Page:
US-China Today spoke with Eric Fish, a journalist and podcaster working at the Asia Society, who chose to explore the lives of Chinese youth as the topic of his new book.

美中今日采访了Eric Fish,这位来自亚洲社会的新闻记者和广播员,他将镜头对准了中国的年轻一代并以此为主题写了这本书。

US-China Today spoke with Eric Fish, a journalist and podcaster working at the Asia Society, who chose to explore the lives of Chinese youth as the topic of his new book China’s Millennials: The Want Generation. As a teacher and writer in China from 2007 to 2014, Fish worked for the Economic Observer and wrote stories for The Atlantic, The Telegraph, Foreign Policy, and other media outlets. In his book, Fish, a millennial himself, explores the cultural and economic issues that Chinese youth born in the 1980’s and 90’s are grappling with today, from the uncertain futures of recent college graduates to the ideological clashes between generations.

Today, the young generation in China is often compared to their parents’ generation in terms of political social activism. Do you think that is a fair comparison?

I think there is still a lot of materialism, money focus with the young generation today. I think when the economy really started taking off you had young adults who had lived in very hard conditions so when suddenly things started changing it did kind of serve as a pacifying force, they’ve had a rough life and all of a sudden things start getting better and better, but just the last couple years you have people coming of age that were kind of born into that where things had always been improving.

A lot of people were born into a baseline of comfort or even fairly well-off lives, so I think for those people now the economic growth is less impressive, less of a pacifying force. In that way, the Communist Party could almost be a victim of its own success in that a lot of people have been born into well-enough situations that they are starting to have higher expectations than just purely material needs.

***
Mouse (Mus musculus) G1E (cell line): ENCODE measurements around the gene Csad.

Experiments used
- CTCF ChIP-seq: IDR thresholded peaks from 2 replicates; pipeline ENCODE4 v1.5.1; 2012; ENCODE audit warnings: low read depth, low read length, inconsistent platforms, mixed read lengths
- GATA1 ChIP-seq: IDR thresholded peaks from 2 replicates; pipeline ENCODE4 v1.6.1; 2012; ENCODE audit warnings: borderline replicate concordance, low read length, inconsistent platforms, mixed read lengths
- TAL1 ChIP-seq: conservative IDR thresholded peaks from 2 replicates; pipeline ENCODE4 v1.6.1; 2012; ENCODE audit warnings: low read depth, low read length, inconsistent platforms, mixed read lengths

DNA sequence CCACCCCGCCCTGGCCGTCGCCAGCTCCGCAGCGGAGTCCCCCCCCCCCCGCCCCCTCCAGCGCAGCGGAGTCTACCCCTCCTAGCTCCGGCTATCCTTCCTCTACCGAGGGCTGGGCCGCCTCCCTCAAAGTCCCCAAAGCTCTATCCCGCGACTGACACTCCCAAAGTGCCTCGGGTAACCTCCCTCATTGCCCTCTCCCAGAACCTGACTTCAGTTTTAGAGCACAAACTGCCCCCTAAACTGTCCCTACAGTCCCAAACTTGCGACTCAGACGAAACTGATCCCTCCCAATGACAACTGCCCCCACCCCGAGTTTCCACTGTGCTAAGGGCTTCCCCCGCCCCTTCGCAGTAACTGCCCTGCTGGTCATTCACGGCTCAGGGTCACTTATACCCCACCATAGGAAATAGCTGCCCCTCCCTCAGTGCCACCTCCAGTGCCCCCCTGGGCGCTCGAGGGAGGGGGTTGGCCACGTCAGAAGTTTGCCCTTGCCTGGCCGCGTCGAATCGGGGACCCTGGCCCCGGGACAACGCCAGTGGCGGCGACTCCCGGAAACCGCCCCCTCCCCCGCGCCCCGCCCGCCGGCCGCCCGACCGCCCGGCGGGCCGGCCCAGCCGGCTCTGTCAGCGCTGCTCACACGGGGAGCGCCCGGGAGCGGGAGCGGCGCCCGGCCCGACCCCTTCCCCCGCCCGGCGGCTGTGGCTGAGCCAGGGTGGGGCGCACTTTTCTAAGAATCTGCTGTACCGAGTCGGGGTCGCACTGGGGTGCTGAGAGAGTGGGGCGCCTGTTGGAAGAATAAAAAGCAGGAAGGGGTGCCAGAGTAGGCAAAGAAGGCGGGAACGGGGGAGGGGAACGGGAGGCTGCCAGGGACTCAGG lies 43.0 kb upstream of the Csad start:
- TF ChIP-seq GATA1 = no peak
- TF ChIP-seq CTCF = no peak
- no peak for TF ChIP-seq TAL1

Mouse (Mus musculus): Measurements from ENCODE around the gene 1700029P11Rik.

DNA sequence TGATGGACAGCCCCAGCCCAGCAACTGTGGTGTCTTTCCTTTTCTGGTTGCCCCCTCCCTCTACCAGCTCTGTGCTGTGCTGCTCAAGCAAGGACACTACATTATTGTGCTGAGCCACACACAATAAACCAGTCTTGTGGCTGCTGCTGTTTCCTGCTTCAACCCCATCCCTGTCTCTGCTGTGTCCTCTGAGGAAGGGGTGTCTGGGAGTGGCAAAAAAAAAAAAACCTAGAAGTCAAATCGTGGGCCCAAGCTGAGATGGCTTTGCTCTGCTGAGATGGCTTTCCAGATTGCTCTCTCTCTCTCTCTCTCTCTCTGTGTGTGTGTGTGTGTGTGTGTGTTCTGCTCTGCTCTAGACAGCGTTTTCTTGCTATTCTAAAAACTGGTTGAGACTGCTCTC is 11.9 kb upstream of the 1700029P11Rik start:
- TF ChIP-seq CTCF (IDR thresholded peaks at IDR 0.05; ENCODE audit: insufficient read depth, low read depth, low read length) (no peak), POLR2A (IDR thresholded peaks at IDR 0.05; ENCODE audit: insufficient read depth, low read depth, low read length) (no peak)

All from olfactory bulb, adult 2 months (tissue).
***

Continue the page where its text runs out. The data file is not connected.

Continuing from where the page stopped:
In your book you talk about the “English Corners” [spaces where students could speak about sensitive topics in English]. What kinds of ideas do you hear floating around in those discussions that may show a contrast to the 1989 student movement? Are the younger generations showing different ideas?

In a lot of accounts I read, [English Corners] were a kind of a hotbed for political discussions in the 80’s, a little safer to breach topics like that in a foreign language. People that speak a foreign language are more likely in the first place to have access to other information that’s not censored. I think that is still true today.

I wasn’t there in the 80’s, at these English corners, to compare the ideas directly, but I did interview a fair number of people who were around those kind of things and I think that today’s young people have access to a lot more information than the 80’s. I think a lot of it was you just started to have a lot more people that were leaving China and coming back and relating tales of the US, and of course at that time the US was miles and miles ahead development-wise of China. China was just emerging from the Maoist hellscape so I think a lot of people got very lofty ideas of the US and the outside world and kind of saw it as this shining beacon on the hill. Maybe didn’t get a good idea of all of the nuances.

The Tiananmen movement especially, I think, tends to be remembered as a pro-democracy movement but I think that’s really an oversimplification. People pushed for democratic ideals but the definition of Chinese democracy is not necessarily things like separation of powers, direct electoral democracy, so, it was more like just the will of the people, people wanted more freedoms. I don’t think there was really a full appreciation of the type of things they were protesting for at Tiananmen because a lot of the information was incomplete, second hand. Information was still very sensitive at that time so I don’t think there was as nuanced an understanding of certain political subjects. Even the people protesting for them probably didn’t have such a clear idea whereas the people I talk to at the RenDa English Corner, they have everything at their fingertips. A lot of them use VPNs, are very curious, go through the internet, have been abroad themselves. I think there is a bit more sophistication in people’s attitudes and in political discussions.

A mural in a village near Beijing says “Carry out family planning, strengthen rule of law awareness.” Photo by Eric Fish